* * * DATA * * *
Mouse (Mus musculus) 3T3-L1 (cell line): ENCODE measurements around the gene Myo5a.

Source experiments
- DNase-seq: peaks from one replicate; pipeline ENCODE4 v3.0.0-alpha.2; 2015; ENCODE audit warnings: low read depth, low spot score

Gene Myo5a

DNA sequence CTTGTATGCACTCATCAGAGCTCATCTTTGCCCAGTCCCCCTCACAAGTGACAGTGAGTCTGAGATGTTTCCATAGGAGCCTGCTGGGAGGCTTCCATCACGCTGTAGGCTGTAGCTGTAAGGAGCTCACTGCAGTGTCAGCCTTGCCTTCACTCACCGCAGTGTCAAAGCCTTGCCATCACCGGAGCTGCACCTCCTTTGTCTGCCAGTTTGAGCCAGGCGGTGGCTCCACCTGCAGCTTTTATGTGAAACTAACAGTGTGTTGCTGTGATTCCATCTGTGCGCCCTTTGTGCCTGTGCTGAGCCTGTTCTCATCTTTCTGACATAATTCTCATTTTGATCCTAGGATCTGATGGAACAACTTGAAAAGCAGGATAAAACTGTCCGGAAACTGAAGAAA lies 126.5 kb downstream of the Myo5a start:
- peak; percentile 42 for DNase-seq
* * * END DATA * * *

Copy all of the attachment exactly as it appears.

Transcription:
Mouse (Mus musculus) 3T3-L1 (cell line): ENCODE measurements around the gene Myo5a.

Source experiments
- DNase-seq: peaks from one replicate; pipeline ENCODE4 v3.0.0-alpha.2; 2015; ENCODE audit warnings: low read depth, low spot score

Gene Myo5a

DNA sequence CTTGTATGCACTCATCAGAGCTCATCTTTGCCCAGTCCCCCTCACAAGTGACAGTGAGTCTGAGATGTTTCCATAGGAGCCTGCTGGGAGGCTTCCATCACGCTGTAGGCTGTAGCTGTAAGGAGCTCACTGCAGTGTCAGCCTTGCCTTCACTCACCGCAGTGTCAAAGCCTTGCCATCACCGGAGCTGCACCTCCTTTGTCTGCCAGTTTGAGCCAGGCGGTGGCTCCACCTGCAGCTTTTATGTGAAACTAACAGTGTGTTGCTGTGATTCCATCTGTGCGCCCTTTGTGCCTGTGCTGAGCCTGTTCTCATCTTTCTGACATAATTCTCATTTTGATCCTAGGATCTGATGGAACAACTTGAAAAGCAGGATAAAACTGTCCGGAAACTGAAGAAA lies 126.5 kb downstream of the Myo5a start:
- peak; percentile 42 for DNase-seq